| (Note: This article appeared
in the May/June 2002 issue of Inside Texas Running. It is updated
here through November 22, 2002.)
As most of you know, streaking back in
the 70’s meant that you ran across a stage, ball field or
some other public place in your birthday suit. While this
fad passed, there is a new fad among some runners – streak
running. This means that you run every day without missing
a day. Some runners have been streaking for years, but only
in the last couple of years has streak running taken on a life of
Thanks to the effort of a dedicated group of streak runners on the
east coast, the United States Running Streak Association (USRSA)
was formed in November 2000. The USRSA initially published
a list of 128 streakers. However, early in 2002, it was discovered
that some on the list had not run at least a mile on each day, which
had always been understood to be the standard. By majority
vote of those on the list, it was decided that to maintain a streak
you have to run at least one mile each day under your own body power,
without the use of any type of health or mechanical aid other than
prosthetic devices. Based on written statements from each
streaker attesting that they met this criteria, the USRSA published
a new list in March 2000 with 86 streakers. The current list
has 90 streakers. While any streaker can join the USRSA, they
cannot get on the list until their streak is at least one year long.
The longest streak in the United States belongs to Bob Ray, 65,
of Baltimore Maryland. He started his streak on April 4, 1967
(35 + years ago). Seven other runners also have a streak over
30 years. The longest streak in Texas belongs to Walter Byerly,
72, of Dallas. His steak started on November 5, 1974, over
28 years ago. The longest female runner streak belongs to
Margaret Blackstock, 58, of Atlanta, Georgia, who started her streak
on September 9, 1979.
Streakers are grouped in five-year increments by the length of their
streak. These range from the “Masters” (30+ years)
down to the “Neophytes” (less than 5 years), like myself.
Here are the 8 Texas runners on the list, starting with the
place number on the national list.
||William R. Anderson
||Roger H. Nelson
||Ronald K. Kallinen
||Susan L. Jones
||Mark K. Hall
Why do people run everyday?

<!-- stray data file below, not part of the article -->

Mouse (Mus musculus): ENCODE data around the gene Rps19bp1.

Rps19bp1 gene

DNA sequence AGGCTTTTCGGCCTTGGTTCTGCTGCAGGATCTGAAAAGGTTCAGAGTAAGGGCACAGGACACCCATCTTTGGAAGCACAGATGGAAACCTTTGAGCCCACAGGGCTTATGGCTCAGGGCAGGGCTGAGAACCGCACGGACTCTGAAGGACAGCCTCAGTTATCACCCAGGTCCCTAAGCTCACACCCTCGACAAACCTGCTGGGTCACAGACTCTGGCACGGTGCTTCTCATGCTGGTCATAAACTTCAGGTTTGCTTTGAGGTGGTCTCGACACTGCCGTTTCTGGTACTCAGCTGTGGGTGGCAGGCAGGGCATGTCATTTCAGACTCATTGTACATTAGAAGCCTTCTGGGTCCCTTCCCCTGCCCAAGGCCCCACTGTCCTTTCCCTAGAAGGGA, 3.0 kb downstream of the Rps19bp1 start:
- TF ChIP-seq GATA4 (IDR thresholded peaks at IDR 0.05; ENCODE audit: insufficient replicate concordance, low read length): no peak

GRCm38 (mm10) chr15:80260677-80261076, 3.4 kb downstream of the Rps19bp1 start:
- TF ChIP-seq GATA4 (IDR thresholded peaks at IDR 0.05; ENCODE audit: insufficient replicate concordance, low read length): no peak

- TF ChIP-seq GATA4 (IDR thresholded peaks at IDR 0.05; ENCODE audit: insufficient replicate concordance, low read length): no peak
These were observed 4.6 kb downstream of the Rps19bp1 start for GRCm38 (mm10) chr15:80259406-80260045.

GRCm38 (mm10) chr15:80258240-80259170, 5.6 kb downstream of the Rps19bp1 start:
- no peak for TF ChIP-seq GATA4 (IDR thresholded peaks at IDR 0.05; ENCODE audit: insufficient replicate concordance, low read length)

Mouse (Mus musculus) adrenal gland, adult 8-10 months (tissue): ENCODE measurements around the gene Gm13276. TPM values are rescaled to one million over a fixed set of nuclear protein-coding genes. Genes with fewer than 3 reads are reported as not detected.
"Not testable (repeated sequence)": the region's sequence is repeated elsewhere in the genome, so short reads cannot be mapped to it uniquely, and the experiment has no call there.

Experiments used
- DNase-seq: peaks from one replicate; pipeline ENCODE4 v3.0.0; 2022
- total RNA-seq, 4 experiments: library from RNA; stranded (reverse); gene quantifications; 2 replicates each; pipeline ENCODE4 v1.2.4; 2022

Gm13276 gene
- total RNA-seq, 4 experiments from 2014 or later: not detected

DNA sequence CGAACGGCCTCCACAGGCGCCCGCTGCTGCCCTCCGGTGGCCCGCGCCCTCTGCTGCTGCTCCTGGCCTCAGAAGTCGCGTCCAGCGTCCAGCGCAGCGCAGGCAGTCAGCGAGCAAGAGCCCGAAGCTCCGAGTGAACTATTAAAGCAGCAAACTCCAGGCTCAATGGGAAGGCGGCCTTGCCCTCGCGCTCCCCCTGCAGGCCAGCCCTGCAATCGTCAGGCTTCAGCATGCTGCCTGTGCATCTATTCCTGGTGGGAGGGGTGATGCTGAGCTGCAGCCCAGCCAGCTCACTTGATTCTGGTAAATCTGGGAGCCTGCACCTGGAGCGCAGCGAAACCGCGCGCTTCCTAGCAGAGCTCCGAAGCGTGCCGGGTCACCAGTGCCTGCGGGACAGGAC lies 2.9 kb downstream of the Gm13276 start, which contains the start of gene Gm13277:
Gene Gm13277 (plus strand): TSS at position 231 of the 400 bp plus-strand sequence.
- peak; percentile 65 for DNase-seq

I never heard a doctor recommend such a thing. Most
reasonable people will tell you that you should rest at least a
couple days a week. I cannot speak for other streakers, but
I do it because it forces me to run on a “regular basis.”
I hate to run and streaking forces me to overcome all the reasons
(excuses) I used for skipping days. Now, if I skip a day it
would be like smoking another cigarette after quitting so many years
ago. I would be hooked again and would go back to my old
ways of skipping too many days. Streaking is like going “cold
turkey.” You build up increments of time. The
more time you build, the more motivated you are to keep it going.
I have never been to a streaker convention or had much interaction
with other streakers. However, from what I have read in the
USRSA newsletters and on the Internet, most streakers are just addicted
to running and are probably half nuts. There are stories galore
about streakers running under unusual circumstances. One even
ran a mile in the hospital on the same day he had prostate surgery.
That’s determination! While on most days it is
easy to get in a run, there are days when you have inflamed feet
or knees, a fever or other physical problems. Then, there
are days that it is almost impossible to find time to run.
The worst are the days when you have a mental block against running
and you just do not want to run. Obviously, besides building
in motivation to run on a consistent basis, there are other benefits
to running everyday. I have found that streak running builds
strength and endurance for those late miles in the marathon or ultra-marathon.
I am also convinced that the daily exposure to the elements
builds resistance to the flu and other ailments.
If this article motivates you to start you own streak, join the
United States Running Streak Association, get your lower extremity
surgeries out of the way and then consult with your doctor (psychiatrist
UPDATE: On December
15, 2002, the day after running the Sunmart 50K Trail Run and two
weeks short of a 5-year streak, Ken had an emergency appendectomy.
After surgery and recovery, he started a new streak on December
28, 2002. That streak is still going, but he is at the bottom
of the national streak list.